TV on the Radio’s Flavor of Love

While talking about TV on the Radio (TVR) and their flavor of the love song, I think it is important to start things off with the backdrop of the song “Modern Romance,” because it comes from an early part of their career (New Health Rock single, 2004) and because they didn’t write it (in fact a few others have covered it as well). The Yeah Yeah Yeahs wrote it for their 2003 debut album, Fever to Tell.
“Modern Romance” reflects the existential yearnings found in much of TVR’s work. Giving expression to the painful ambiguities plaguing human existence can really define much of the modern and (post-modern—I dislike that word but you know what I mean, somehow…) contemporary scene in art and culture. It appeared in popular culture with the distortions of the animal/human figure by someone like Picasso (though the roots go back much farther of course), in punk rock (let’s not get into the hippies here), and in the pop superstars, sensationalism, consumerism, and materialism that are trying left and right to fill in the void or lack of serious nail-downable-for-everyone meaning to life.

If you’re not familiar with “Modern Romance” a key line in the song is, “there is no modern romance,” followed by a lot of sorrow and conflict in emotion. Really the idea that “there is no modern romance” probably fits for most any generation. Love must be just as painful and intimate as it ever has been; it just always requires someone to feel it and those who do have their say in how painful or glorious it is. What I find most stirring about TVR’s love songs is the tension between the erotic and the sort of existential sensations of yearning or loneliness that they get at through a thick ecosystem of lyrics and sonance.

If you’re anything like me, having a body can be a problem at times. There’s self-consciousness, but conscious dissociation from the body can also be problematic. “These are my arms?”—“How is it possible I can control this material…” —and on and on. Being totally present and in the moment is a way to avoid this, though not always an easy one. One activity where this tension can really come to life is the in sexual experience; you can either totally lose awareness of the body through the intensity of sensations, or you can become intensely self-conscious. Or some place in the middle.

In the song “Staring at the Sun,” from 2004’s Desperate Youth, Blood Thirsty Babes, there is a continual shift between the sexual and the existential in terms of lyrical content. Musically, we are in a state of sustained tension, mostly rhythm-based, with a relatively light sonic arrangement, which does provide the other side needed for tension—that of weightlessness. In excerpt: “Your mouth is open wide / The lover is inside / And all the tumult’s done / Collided with the sign / You’re staring at the sun / You’re standing in the sea / Your body’s over me / … / Quietly poor out like light / Like light, like answering the sun.” What we keep getting is the juxtaposition of nature imagery and the human body blending into that environment through…ecstasy? Or light? Russian filmmaker Andrei Tarkovsky’s World War II footage in The Mirror comes to mind. An excerpt from his father’s poetry (translated from Russian): “…There is only reality and light/there’s neither dark nor death in this our world.” TVR essentially says the same thing but using more words and putting “reality” into a more shifty and elusive condition by not naming it directly, and by blending the idea of reality with light. Light/reality is everywhere shifting reflection and shape.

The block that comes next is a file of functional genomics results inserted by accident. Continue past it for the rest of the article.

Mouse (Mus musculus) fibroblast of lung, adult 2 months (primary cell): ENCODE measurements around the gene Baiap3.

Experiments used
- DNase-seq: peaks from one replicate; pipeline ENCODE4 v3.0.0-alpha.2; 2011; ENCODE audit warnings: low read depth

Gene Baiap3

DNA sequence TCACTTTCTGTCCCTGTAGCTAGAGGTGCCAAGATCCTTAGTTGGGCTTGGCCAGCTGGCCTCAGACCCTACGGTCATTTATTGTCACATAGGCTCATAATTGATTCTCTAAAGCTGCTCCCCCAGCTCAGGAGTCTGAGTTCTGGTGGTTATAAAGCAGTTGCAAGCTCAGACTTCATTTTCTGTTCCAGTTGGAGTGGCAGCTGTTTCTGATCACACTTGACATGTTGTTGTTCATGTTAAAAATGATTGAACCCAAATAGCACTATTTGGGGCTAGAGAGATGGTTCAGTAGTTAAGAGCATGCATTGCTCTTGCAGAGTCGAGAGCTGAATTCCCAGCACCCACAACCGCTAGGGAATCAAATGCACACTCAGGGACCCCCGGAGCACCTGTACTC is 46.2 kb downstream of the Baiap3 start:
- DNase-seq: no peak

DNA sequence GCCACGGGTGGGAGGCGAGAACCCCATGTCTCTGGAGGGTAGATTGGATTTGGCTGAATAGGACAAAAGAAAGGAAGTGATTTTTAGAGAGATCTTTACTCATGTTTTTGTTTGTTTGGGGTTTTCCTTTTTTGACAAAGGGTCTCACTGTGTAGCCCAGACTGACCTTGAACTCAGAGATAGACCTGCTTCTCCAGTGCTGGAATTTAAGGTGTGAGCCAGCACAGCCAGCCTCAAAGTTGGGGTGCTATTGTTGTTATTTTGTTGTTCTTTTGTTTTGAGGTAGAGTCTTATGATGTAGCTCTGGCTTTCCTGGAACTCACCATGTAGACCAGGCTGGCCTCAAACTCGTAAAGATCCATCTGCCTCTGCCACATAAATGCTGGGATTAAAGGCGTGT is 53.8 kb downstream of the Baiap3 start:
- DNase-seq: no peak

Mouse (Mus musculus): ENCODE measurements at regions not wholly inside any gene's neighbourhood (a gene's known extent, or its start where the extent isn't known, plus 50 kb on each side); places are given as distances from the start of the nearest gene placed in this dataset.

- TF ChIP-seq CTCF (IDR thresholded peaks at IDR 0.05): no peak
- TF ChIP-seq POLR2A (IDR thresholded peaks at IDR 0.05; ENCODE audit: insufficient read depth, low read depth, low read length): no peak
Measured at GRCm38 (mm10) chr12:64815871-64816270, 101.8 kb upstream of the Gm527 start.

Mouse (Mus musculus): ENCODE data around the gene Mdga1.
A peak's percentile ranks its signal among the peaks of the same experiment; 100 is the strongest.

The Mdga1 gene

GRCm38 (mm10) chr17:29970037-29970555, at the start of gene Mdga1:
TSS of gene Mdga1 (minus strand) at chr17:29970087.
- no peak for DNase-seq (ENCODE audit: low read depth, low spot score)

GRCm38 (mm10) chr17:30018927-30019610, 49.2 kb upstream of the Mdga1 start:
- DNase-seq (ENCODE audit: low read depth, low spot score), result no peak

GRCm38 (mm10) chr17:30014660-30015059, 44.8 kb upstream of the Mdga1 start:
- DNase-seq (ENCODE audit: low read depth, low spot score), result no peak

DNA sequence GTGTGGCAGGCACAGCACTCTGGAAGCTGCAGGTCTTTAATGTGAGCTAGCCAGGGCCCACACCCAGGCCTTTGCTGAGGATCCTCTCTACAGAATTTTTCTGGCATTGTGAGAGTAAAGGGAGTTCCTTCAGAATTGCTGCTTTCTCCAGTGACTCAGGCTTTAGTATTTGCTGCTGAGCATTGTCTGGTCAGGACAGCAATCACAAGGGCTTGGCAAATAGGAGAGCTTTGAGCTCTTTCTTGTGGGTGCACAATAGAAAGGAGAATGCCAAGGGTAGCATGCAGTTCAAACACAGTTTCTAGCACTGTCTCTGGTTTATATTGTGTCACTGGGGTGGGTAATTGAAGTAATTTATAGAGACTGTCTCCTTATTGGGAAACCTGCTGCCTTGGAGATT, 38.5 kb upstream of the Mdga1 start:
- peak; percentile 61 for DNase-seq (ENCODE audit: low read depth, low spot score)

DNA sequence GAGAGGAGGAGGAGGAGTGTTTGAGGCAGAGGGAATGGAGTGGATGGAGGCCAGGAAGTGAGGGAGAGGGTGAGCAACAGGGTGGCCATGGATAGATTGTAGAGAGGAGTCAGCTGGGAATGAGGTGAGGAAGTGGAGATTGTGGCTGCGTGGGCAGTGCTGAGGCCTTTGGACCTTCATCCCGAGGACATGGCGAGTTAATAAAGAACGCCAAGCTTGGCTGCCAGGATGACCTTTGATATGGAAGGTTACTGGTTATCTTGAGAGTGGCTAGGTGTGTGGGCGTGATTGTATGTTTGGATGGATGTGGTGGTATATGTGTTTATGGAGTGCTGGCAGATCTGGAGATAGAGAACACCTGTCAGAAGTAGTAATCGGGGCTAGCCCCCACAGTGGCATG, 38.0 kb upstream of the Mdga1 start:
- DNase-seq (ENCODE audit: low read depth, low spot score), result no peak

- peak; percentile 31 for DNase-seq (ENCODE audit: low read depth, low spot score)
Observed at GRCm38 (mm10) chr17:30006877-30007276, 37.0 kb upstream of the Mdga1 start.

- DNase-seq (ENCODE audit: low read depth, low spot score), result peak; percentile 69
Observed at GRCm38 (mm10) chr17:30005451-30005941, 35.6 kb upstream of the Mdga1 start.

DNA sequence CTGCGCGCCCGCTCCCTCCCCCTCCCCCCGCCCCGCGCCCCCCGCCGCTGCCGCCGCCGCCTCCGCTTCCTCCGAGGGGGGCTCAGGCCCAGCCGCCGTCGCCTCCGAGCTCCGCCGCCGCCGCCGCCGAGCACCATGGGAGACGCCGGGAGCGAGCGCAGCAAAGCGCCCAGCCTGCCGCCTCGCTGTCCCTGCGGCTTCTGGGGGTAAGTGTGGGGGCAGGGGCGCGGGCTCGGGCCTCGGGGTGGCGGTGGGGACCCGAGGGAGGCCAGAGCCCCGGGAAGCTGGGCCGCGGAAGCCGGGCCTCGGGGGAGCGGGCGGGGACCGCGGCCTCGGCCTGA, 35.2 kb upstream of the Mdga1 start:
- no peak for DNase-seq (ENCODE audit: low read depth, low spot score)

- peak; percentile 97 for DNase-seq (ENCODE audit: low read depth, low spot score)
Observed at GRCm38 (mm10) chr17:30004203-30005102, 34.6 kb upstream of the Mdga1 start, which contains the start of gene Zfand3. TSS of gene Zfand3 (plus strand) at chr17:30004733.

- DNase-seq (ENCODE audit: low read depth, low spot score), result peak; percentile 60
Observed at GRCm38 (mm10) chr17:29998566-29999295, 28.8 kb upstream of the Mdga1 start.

With TVR’s song “Wolf Like Me,” from 2006’s Return to Cookie Mountain, we are involved in much of the same tension-driven process that in many ways matches the emotional and sensational form of sex (—good sex). It is probably important to mention that there appears to be solicited and procured prostitution in the piece, which is fine. Still the erotic is present and in a very human form. The song goes, “My heart’s aflame / My body’s strained, but, God, I like it / … / Open my hands and let them / Weave onto yours / Feel me, completer / Down to my core / Open my heart and let it / Bleed onto yours / Feeding on fever / Down on all fours / Show you what all that / Howl is for.” After another verse we get to the chaotic climax where the phrase “We are howling forever” comes in off rhythm, repeating, slowly emerging from the background to prominence, and the sexual experience becomes an expression of existential yearning.